St. Clair Drake
Drake, St. Clair
Drake, St. Clair 1911-1990
John Gibbs St. Clair Drake was a University of Chicago–trained social anthropologist. He was born on January 2, 1911, in Suffolk, Virginia, to an African American schoolteacher mother and a Barbadian-born father who was a Baptist preacher and an international organizer for Marcus Garvey’s Universal Negro Improvement Association.
After spending much of his youth in Pittsburgh, Pennsylvania, and Staunton, Virginia, Drake attended Hampton Institute (now Hampton University), graduating with a BS in biology in 1931. After graduation he spent a year in an experimental, nondegree program at Pendle Hill Quaker Graduate Center in Wallingford, Pennyslvania. The next three years he taught biology and English at Christiansburg Normal and Industrial Institute, a Quaker boarding school for blacks in western Virginia. In 1935 his former mentor at Hampton, Allison Davis, invited him to join his interracial team of anthropologists investigating racial caste and social class in Natchez, Mississippi. That project resulted in Deep South: A Social Anthropological Study of Caste and Class (Davis, Gardner, and Gardner 1941).
In 1937 Drake began graduate studies at the University of Chicago, where he worked with Lloyd Warner, Robert Redfield, and Fred Eggan. Drake’s participation in a Works Projects Administration project in Chicago led to his collaboration with Horace Cayton, a sociology graduate student. Together they wrote the classic Black Metropolis: A Study of Negro Life in a Northern City (1945). The Chicago research project was also the basis for “Churches and Voluntary Associations Among Negroes in Chicago” (1940), a memorandum prepared for Gunnar Myrdal, commissioned by the Carnegie Foundation to produce An American Dilemma: The Negro Problem and Modern Democracy (1944).
In 1947 he conducted his dissertation research in Cardiff, Wales, where he studied a community made up of African seamen and their Welsh families. Drake examined the forms of social action that arose in response to British racial and colonial domination (Drake 1954). While in Britain he befriended Kwame Nkrumah (1909–1972) and other leaders of the African independence movement.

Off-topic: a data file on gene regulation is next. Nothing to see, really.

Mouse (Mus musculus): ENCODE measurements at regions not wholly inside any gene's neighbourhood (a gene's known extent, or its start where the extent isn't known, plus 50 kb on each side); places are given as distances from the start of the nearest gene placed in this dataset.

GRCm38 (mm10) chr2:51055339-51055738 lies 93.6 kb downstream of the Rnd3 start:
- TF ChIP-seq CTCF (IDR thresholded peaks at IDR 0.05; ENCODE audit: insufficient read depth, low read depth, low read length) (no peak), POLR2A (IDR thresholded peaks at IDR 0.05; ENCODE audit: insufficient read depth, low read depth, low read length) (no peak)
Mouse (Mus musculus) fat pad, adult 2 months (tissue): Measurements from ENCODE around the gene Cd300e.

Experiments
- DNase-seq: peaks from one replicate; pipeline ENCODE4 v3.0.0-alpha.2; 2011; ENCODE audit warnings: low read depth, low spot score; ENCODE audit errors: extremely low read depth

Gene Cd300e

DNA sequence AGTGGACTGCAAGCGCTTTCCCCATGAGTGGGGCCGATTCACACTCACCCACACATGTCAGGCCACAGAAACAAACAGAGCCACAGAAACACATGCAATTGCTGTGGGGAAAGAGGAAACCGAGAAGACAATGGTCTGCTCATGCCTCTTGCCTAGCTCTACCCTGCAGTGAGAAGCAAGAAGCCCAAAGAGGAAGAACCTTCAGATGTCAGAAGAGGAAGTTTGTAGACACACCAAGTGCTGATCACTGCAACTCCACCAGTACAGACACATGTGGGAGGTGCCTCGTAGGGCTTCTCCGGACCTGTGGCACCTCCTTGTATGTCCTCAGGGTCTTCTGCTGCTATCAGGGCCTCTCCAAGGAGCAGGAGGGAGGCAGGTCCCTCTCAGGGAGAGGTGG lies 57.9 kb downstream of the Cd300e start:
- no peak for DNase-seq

In 1946 Drake began a twenty-three-year tenure at Roosevelt University. Between 1954 and 1965 he pursued applied research interests during summers and two leaves. In 1954 and 1955 he collaborated with his wife, the sociologist Elizabeth Johns Drake (1915–1996), in a Ford Foundation–funded study of mass media in Ghana. From 1958 to 1961 he served as head of the Department of Sociology at the University of Ghana. He also directed research on the tensions between the postcolonial elite and traditional authorities, and on Tema, a modern port city built to stimulate Ghana’s economic development. The new city was populated by resettling villagers from traditional lands, and Drake’s analysis of that contested process was both critical and understanding of the government’s policy. During his Africa years, he advised Nkrumah and helped train Peace Corps volunteers, sensitizing them to the cultural and political factors likely to affect their work.
After Ghana’s 1966 military coup, Drake’s scholarly focus shifted to problems in the African diaspora: urban unrest and race relations in the United States; cultural retention, reinterpretation, and syncretism in the Caribbean; patterns of coping and resistance in the African diaspora; and the intellectual history of blacks in anthropology and in black studies. In 1969 he moved to Stanford University to direct its African and Afro-American Studies Program. After retiring in 1976, he produced the two-volume Black Folk Here and There: An Essay in History and Anthropology (1987, 1990), in the tradition of W. E. B. Du Bois’s Black Folk Then and Now (1939). In this his last major work, Drake examined the cultural and intellectual history of antiblack prejudice in the precolonial Old World diaspora and the colonial diaspora that formed within the plantation societies of the New World. He presented a symbolic and textual analysis along with an intellectual history and sociology of the knowledge on the status of sub-Saharan Africans in ancient Egypt and the wider Nile River Valley, the Islamic and Judaic Middle East, Mediterranean Europe, and northern European Christendom. He explained the major shifts during the sixteenth century that led to the emergence of racial slavery. In this book, along with a series of seminal essays, he presented a paradigm for studying the African diaspora.
Influenced by black vindicationism, pan-Africanism, the Quakers, and Depression-era socialists and communists, Drake was an activist intellectual. He organized sharecroppers and tenant farmers in Mississippi and unemployed workers in Chicago. He campaigned against the University of Chicago’s urban renewal policy in the 1950s, and advised members of the Student Nonviolent Coordinating Committee (SNCC) in the 1960s. He was also a founder of the American Society for African Culture and the American Negro Leadership Conference on Africa. He died on June 14, 1990.
SEE ALSO African American Studies; Metropolis; Park School, The; Park, Robert E.; Politics, Urban; Race
Drake, St. Clair. 1940. Churches and Voluntary Associations Among Negroes in Chicago. Chicago: Works Projects Administration.
Drake, St. Clair. 1954. Value Systems, Social Structure, and Race Relations in the British Isles. PhD diss., University of Chicago.
Drake, St. Clair. 1966. Race Relations in a Time of Rapid Social Change. New York: National Federation of Settlements.
Drake, St. Clair. 1990. Black Folk Here and There: An Essay in History and Anthropology. Vol. 2. Los Angeles: Center for Afro-American Studies, University of California at Los Angeles.